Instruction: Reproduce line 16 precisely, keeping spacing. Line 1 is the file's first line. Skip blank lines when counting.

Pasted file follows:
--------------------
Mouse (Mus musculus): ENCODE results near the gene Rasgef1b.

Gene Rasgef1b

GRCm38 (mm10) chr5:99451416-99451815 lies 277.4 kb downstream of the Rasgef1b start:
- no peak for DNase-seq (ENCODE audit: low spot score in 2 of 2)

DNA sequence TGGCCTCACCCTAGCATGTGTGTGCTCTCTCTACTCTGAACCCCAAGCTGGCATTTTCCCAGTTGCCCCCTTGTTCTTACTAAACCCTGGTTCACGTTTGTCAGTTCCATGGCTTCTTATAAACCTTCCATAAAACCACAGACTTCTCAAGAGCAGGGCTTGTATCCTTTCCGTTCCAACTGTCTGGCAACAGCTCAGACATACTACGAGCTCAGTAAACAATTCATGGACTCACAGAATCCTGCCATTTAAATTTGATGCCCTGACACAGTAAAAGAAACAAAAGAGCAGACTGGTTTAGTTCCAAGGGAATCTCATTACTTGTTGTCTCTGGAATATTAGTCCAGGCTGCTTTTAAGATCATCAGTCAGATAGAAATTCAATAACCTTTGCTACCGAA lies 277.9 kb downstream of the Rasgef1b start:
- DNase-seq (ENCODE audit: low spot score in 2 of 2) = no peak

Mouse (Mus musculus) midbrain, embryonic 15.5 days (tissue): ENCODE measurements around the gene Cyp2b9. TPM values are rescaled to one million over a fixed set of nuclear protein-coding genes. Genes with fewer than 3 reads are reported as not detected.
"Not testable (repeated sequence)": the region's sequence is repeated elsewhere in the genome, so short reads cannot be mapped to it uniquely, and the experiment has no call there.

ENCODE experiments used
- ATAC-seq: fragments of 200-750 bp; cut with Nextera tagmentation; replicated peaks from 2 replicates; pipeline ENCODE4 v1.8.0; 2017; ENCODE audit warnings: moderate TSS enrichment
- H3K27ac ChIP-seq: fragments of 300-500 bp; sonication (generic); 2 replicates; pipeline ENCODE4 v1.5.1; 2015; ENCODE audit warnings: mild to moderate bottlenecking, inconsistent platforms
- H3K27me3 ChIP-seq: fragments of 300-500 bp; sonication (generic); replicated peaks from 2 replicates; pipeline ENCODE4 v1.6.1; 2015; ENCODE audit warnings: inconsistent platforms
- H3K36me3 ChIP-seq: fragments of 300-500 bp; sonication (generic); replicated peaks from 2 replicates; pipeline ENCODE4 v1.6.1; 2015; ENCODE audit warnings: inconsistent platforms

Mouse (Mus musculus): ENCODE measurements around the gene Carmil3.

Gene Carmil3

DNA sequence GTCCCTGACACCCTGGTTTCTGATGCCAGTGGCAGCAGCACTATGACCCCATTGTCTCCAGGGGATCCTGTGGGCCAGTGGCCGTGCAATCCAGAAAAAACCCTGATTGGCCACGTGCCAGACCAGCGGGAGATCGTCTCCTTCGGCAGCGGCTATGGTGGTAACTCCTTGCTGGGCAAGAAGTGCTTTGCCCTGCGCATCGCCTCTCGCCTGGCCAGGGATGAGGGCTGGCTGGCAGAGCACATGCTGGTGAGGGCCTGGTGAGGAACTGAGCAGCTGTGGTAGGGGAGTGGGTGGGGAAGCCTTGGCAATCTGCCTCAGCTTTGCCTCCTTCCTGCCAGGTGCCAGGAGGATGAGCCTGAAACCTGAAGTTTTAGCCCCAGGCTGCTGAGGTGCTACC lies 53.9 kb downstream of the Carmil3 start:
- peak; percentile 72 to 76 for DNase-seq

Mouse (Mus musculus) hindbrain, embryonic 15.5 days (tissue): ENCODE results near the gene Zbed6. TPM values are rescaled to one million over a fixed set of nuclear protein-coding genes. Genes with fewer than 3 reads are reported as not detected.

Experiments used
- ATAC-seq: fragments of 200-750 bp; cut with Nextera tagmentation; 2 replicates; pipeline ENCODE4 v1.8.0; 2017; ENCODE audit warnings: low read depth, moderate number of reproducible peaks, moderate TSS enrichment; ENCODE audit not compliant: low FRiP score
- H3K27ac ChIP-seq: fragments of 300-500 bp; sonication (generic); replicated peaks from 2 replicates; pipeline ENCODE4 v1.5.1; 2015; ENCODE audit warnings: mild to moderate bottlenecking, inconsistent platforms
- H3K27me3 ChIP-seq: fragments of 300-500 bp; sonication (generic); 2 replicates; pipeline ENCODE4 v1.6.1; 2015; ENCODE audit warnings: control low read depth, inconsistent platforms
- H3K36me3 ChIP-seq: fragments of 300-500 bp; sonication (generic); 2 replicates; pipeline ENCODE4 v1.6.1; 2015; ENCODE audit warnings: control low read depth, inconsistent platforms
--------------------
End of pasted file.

DNA sequence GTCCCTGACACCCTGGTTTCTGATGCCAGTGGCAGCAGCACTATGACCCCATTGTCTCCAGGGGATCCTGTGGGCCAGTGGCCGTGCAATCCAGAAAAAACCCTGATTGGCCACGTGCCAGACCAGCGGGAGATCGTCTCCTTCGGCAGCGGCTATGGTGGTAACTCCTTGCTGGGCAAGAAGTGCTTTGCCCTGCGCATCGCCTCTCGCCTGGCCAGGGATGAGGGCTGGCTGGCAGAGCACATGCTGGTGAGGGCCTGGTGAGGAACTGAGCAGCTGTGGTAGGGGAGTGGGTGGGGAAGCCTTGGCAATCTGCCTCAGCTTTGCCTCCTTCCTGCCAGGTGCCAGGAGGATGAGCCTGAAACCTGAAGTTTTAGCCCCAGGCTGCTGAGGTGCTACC lies 53.9 kb downstream of the Carmil3 start: